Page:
The 23-year-old Northern Irishman, who hit a spectator on the head after going out of bounds at the 15th, said some of his playing rivals needed to put their foot on the gas out on the course.
"This is an issue that has to be addressed because the fans don't want to sit and watch TV and guys not hitting shots and standing over their balls. You want to see it flow," he told reporters after tucking in three strokes behind leader Adam Scott of Australia.
"It's definitely something we need to address because I don't think a round of golf should take over five hours. It would be great if we could speed it up a bit."
Open organisers the Royal & Ancient announced this week they would be cracking down on slow play in the third major of the season but were coy in outlining the specific penalties the players might receive if they transgressed.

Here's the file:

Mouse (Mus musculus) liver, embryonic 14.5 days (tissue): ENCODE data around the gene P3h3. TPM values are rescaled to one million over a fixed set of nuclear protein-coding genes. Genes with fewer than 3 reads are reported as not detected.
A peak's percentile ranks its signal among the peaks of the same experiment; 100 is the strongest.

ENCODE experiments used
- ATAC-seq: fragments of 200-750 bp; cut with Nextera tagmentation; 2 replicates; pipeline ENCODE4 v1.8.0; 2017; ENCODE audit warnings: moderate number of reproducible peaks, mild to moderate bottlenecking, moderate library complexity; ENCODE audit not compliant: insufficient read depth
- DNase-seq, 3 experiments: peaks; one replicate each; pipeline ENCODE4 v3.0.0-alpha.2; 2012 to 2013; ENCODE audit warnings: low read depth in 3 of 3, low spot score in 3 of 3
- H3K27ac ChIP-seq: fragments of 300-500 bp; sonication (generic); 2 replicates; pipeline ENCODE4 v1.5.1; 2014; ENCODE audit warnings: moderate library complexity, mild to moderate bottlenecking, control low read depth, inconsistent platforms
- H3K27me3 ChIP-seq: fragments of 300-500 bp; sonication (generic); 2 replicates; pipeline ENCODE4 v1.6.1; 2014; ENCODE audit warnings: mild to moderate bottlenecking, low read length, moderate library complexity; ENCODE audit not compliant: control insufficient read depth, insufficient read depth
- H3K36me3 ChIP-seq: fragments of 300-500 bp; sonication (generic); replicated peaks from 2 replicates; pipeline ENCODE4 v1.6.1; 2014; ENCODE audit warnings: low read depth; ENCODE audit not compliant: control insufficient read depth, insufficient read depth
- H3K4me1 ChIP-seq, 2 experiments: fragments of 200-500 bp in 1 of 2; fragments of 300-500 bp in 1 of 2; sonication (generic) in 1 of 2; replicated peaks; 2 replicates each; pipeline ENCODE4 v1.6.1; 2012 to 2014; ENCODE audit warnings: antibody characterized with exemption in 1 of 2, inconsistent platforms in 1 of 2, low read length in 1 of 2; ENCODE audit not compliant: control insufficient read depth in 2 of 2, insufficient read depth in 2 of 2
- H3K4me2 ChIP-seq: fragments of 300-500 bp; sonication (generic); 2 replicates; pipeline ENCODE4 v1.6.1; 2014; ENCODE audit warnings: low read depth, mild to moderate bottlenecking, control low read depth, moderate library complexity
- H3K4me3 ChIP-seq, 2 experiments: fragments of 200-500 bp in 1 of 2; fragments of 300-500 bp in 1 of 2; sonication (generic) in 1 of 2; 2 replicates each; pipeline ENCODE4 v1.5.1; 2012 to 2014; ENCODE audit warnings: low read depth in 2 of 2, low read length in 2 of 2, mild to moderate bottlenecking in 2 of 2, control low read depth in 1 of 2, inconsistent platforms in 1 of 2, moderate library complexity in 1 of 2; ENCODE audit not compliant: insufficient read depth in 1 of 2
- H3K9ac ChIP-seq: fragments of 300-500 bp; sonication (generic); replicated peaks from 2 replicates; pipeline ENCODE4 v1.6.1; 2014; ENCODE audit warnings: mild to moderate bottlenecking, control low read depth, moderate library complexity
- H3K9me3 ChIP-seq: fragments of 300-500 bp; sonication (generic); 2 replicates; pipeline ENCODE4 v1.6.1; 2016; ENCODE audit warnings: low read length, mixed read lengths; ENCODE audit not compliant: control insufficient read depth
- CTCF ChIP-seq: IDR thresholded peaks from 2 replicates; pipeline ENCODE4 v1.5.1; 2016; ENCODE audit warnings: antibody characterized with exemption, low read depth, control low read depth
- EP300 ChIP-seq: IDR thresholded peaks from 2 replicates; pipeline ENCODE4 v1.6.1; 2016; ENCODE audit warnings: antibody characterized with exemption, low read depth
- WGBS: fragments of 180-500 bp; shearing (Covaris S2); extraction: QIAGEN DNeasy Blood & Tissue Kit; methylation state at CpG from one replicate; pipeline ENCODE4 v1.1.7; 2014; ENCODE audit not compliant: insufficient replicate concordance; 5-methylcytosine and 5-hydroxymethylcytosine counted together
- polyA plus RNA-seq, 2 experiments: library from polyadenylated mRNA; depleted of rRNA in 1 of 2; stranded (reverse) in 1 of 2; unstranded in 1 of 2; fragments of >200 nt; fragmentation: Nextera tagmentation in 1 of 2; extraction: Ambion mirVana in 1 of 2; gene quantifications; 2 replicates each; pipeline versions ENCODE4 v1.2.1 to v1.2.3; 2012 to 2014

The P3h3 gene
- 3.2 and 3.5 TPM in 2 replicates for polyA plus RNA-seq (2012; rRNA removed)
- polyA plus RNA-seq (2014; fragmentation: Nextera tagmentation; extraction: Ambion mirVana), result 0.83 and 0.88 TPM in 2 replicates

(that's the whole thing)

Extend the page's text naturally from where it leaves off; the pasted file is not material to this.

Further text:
McIlroy said he was troubled by the incident at the 15th - where he took a double-bogey six - and delighted with a battling fightback that yielded birdies at the 16th and 18th holes.
"That was an eventful last four holes," he said. "My tee shot on 15 went slightly right and I got an unfortunate break but I thought I did well to keep my composure and keep my concentration and finish the way I did.
"He (the fan) could have headed it the other way, it would have been in the fairway."
McIlroy made amends to the bloodied spectator who quickly had his head bandaged up.
"I gave him a glove with a sad face and my autograph," said the 2011 U.S. Open champion.
"I've done that a few times before, it's not the first time. The most important thing was that he was okay because I would have felt terrible if it had been worse that it was.
"I'm happy with my score. It's a great position heading into the second day," McIlroy said.